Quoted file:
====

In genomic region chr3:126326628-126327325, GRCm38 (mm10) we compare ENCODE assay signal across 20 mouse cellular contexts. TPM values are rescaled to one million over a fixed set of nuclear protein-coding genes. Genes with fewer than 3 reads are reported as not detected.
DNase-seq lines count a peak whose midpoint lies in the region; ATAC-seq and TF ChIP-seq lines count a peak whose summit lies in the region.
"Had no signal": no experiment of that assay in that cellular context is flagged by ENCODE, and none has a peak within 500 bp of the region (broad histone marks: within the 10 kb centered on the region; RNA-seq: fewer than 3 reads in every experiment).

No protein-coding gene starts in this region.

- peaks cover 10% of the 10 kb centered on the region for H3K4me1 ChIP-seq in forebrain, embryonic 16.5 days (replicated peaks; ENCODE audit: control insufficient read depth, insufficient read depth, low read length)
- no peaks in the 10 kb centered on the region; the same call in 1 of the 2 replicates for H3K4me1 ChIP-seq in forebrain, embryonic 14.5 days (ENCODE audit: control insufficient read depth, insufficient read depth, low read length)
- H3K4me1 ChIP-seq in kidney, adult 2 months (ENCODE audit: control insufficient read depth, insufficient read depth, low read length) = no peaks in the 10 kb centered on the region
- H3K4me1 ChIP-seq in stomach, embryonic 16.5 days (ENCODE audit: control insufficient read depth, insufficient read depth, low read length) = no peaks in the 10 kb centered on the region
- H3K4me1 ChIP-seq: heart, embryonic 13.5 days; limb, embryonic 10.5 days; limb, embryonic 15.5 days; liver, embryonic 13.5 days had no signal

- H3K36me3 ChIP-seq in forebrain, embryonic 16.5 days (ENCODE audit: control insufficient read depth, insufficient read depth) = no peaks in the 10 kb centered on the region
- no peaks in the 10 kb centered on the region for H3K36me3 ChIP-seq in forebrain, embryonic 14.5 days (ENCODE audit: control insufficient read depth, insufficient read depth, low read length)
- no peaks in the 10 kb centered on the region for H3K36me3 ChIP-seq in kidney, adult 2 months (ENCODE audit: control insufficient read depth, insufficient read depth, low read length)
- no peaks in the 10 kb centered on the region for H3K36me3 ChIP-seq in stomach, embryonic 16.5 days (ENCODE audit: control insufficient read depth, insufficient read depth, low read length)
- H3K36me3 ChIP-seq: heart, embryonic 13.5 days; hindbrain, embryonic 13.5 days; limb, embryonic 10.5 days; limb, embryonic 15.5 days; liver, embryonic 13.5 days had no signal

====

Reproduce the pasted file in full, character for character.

In genomic region chr3:126326628-126327325, GRCm38 (mm10) we compare ENCODE assay signal across 20 mouse cellular contexts. TPM values are rescaled to one million over a fixed set of nuclear protein-coding genes. Genes with fewer than 3 reads are reported as not detected.
DNase-seq lines count a peak whose midpoint lies in the region; ATAC-seq and TF ChIP-seq lines count a peak whose summit lies in the region.
"Had no signal": no experiment of that assay in that cellular context is flagged by ENCODE, and none has a peak within 500 bp of the region (broad histone marks: within the 10 kb centered on the region; RNA-seq: fewer than 3 reads in every experiment).

No protein-coding gene starts in this region.

- peaks cover 10% of the 10 kb centered on the region for H3K4me1 ChIP-seq in forebrain, embryonic 16.5 days (replicated peaks; ENCODE audit: control insufficient read depth, insufficient read depth, low read length)
- no peaks in the 10 kb centered on the region; the same call in 1 of the 2 replicates for H3K4me1 ChIP-seq in forebrain, embryonic 14.5 days (ENCODE audit: control insufficient read depth, insufficient read depth, low read length)
- H3K4me1 ChIP-seq in kidney, adult 2 months (ENCODE audit: control insufficient read depth, insufficient read depth, low read length) = no peaks in the 10 kb centered on the region
- H3K4me1 ChIP-seq in stomach, embryonic 16.5 days (ENCODE audit: control insufficient read depth, insufficient read depth, low read length) = no peaks in the 10 kb centered on the region
- H3K4me1 ChIP-seq: heart, embryonic 13.5 days; limb, embryonic 10.5 days; limb, embryonic 15.5 days; liver, embryonic 13.5 days had no signal

- H3K36me3 ChIP-seq in forebrain, embryonic 16.5 days (ENCODE audit: control insufficient read depth, insufficient read depth) = no peaks in the 10 kb centered on the region
- no peaks in the 10 kb centered on the region for H3K36me3 ChIP-seq in forebrain, embryonic 14.5 days (ENCODE audit: control insufficient read depth, insufficient read depth, low read length)
- no peaks in the 10 kb centered on the region for H3K36me3 ChIP-seq in kidney, adult 2 months (ENCODE audit: control insufficient read depth, insufficient read depth, low read length)
- no peaks in the 10 kb centered on the region for H3K36me3 ChIP-seq in stomach, embryonic 16.5 days (ENCODE audit: control insufficient read depth, insufficient read depth, low read length)
- H3K36me3 ChIP-seq: heart, embryonic 13.5 days; hindbrain, embryonic 13.5 days; limb, embryonic 10.5 days; limb, embryonic 15.5 days; liver, embryonic 13.5 days had no signal